Iterative Conlang Design, or, Build One to Throw Away

My Conlang #13, tentatively called {säb zjed'a}, is primarily interesting for the lexicon development methodology I'm using for it. I started by generating a set of phonologically redundant words using Perl scripts I had written for that purpose, assigned meanings to a few dozen of them to get a small starter lexicon, and started writing some sentences in the language. I had at first only a vague notion of its grammar (VSO, prepositional, ergative, mostly isolating, but with semantic category and part of speech marking). I used frequency analyses on my Toki Pona corpus and my gjâ-zym-byn corpus, and the list of "semantic primes" from the Wikipedia article on "Natural semantic metalanguage" as sources for ideas about the seed lexicon, along with Rick Harrison's Univeral Language Dictionary. Any concept I could readily figure out how to represent with a phrase rather than a root word (there are no compounds in this language, at least in phase 1), I did. I have a more radical use of opposite-derivation than Esperanto, for instance (except the "mal-" morpheme is a preposition rather than a prefix, forming phrases like "opposite-of hot" = "cold").

So I went on writing sample sentences, coining new words as needed when I couldn't figure out a way to express ideas with existing words. Many of them came from the Conlang Test Sentences.

My plan is to go on translating the Conlang Test Sentences, and write at least one example sentence for most or all of the words in the lexicon; then translate a couple of longer texts (the Tower of Babel story, for instance) — still coining new words only when I can't figure out how to make do with existing ones.

When I've got a corpus of a few thousand words (or perhaps sooner), I'll do a frequency analysis on it — not just of the relative frequency of words, but of two- and three-word sequences. I may also use my experience with the language so far to rule out some consonant clusters that I thought feasible at first, but have proven too difficult to pronounce consistently, in modifying the phonology format files and regenerating a new list of root words.

Then I'll relex the language, applying the following rules:

  1. If a word occurs more commonly than another word in the corpus, it should be at least equally short in the relex.
  2. Any sequence of two or more words that occurs often enough in the corpus will get its own word in the relex which will be at least equally short as other words and phrases of equal or lesser frequency.
  3. The above rules may need to be bent to allow part-of-speech marking. For instance, if the 100th most common word or phrase in the corpus is a noun and the 101st most common is a verb, and I've run out of monosyllabic noun roots but have some monosyllabic verb roots left, then a slightly more common word will get a word that's longer than a less common word. But if this happens a lot I'll adjust the part-of-speech marking system to allow more roots for the kinds of words that occur more often.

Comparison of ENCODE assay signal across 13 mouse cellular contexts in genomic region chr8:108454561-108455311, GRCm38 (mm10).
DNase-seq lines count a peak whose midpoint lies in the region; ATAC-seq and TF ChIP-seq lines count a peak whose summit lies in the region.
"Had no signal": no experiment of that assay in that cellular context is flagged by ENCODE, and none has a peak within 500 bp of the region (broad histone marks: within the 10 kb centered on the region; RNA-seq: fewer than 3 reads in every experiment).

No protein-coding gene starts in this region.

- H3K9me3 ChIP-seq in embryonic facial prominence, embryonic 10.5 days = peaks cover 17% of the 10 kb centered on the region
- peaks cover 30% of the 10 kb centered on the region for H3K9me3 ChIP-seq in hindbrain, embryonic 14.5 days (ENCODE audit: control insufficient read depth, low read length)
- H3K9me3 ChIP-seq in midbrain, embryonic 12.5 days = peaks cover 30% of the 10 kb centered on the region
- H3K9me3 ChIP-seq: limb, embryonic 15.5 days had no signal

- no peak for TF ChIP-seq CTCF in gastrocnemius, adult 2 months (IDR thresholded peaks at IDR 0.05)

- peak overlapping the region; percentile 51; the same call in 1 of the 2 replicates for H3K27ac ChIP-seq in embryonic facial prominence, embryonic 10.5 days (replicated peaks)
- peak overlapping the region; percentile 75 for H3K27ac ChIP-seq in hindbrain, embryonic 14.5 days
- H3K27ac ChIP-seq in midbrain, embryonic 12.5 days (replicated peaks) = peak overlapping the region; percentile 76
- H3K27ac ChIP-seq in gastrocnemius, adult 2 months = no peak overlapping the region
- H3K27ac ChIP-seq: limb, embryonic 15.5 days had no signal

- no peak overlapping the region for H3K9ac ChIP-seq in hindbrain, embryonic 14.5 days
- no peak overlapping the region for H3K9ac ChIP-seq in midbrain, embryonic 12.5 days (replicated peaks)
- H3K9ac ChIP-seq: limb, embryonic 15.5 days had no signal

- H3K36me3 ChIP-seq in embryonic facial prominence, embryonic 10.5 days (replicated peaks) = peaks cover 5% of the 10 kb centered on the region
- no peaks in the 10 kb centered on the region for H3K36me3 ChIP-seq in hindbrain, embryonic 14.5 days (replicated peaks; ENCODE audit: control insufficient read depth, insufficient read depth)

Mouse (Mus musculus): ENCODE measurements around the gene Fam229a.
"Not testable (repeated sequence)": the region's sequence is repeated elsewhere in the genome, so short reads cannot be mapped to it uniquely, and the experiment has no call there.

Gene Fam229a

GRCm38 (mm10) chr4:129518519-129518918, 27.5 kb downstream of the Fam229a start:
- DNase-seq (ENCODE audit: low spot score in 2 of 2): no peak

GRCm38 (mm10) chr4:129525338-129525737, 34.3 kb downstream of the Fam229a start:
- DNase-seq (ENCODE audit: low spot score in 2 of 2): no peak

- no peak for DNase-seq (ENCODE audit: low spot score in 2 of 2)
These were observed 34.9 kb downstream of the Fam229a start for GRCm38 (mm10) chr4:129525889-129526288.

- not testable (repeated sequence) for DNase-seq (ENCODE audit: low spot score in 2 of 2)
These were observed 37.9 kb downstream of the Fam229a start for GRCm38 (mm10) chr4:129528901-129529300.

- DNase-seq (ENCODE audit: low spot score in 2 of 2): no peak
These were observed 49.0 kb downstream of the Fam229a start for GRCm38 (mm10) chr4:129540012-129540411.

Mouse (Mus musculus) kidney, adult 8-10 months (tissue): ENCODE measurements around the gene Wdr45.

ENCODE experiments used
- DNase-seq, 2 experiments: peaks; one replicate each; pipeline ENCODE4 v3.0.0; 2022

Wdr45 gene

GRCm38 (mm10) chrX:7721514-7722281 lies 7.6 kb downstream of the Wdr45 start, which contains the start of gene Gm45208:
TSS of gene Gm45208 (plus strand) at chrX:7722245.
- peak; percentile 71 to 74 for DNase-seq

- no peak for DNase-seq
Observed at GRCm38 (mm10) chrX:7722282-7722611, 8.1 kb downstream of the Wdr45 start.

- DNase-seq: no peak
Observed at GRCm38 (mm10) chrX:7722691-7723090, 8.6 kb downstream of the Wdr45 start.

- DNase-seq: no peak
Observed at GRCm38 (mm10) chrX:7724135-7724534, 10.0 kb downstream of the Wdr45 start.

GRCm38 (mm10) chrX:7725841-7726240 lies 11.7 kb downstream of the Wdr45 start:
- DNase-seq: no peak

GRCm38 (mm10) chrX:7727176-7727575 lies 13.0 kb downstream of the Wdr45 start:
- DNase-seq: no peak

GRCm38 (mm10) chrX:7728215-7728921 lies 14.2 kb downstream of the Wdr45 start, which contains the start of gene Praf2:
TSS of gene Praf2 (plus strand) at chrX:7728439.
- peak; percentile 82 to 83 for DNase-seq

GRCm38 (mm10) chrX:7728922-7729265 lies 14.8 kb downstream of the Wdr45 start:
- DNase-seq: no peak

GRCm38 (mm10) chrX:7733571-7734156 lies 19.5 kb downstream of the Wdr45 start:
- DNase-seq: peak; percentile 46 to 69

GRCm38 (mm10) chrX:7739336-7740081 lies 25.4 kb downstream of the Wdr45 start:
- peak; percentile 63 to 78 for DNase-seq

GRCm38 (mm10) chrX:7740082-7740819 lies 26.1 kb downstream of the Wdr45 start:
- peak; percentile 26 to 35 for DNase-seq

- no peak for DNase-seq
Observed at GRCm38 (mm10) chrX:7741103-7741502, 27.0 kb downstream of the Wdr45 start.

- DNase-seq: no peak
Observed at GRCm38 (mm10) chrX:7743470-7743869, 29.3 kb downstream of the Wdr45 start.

Then I'll convert the corpus to the new lexicon, spend some time familiarizing myself with the relex, and write and translate more text. When the corpus gets larger and more representative, I'll do another frequency analysis and relex again.

Obviously I'm not going to make a serious attempt to become fluent in this language until it's gone through several such relexes (each probably less drastic than the last).

Based on advice from David J. Peterson, I'm counting the lengths of words by a weighting algorithm that assigns weights to each kind of phoneme in the word. Vowels count the most toward a word's length, then nasals, then liquids, then fricatives, and least of all plosives; but the exact weights assigned are still uncertain. My draft script which I used to sort the generated words by length before assigning meanings to them in the seed lexicon used these weights:

my $fricative_weight = 0.25;
my $nasal_weight = 0.5;
my $liquid_weight = 0.375;
my $plosive_weight = 0.1;
my $vowel_weight = 1;

But the weighting will probably change, for a less drastic difference between nasals and liquids, for instance.

Ensuring that the corpus is representative is going to be tricky. The first few hundred words of it are made up of sample sentences that are probably not very representative of continuous text in any language. I could try to duplicate the Brown Corpus in miniature, i.e. have texts of the same genres in roughly similar proportions; but that seems like a daunting task. Maybe I should simply exclude the grammar example sentences from the corpus analysis, once I have enough connected text (narratives, articles, etc.)?

I'm not sure what the the criterion should be for a phrase occuring "often enough" in the corpus to deserve its own root word. My rule of thumb is that if a phrase occurs as more than 0.2% of the corpus it probably deserves its own word, but after doing an actual frequency analysis I may set the threshold lower than that.

As the lexicon is remade for each phase of the language's development, the grammar may change as well. So I'll document the grammar and phonology in separate documents for each phase.

Last updated July 2009